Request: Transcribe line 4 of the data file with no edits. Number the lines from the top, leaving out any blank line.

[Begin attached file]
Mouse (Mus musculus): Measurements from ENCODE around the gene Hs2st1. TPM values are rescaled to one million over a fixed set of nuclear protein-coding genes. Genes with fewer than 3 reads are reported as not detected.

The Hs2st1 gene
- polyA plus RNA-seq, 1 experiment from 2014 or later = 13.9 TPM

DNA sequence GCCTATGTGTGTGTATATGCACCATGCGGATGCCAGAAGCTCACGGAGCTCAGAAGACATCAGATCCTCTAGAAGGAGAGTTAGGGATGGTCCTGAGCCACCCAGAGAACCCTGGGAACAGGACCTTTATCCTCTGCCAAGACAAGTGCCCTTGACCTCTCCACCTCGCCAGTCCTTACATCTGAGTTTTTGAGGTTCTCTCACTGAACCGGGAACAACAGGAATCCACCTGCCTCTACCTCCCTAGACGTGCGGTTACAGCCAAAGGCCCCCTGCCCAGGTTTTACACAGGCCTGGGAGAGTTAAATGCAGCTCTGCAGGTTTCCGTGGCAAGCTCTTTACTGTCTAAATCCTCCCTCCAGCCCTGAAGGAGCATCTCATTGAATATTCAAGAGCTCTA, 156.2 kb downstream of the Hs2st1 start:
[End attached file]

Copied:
DNA sequence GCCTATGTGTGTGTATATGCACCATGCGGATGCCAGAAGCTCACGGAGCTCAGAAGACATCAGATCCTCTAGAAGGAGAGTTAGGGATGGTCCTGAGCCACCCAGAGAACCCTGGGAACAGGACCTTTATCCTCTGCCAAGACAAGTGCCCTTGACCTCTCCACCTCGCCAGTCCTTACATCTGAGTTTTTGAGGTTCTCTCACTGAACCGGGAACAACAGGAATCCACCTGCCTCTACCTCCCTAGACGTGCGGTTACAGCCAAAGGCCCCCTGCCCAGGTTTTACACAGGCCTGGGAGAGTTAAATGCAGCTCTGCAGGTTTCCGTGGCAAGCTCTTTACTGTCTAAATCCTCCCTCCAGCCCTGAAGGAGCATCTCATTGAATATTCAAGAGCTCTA, 156.2 kb downstream of the Hs2st1 start: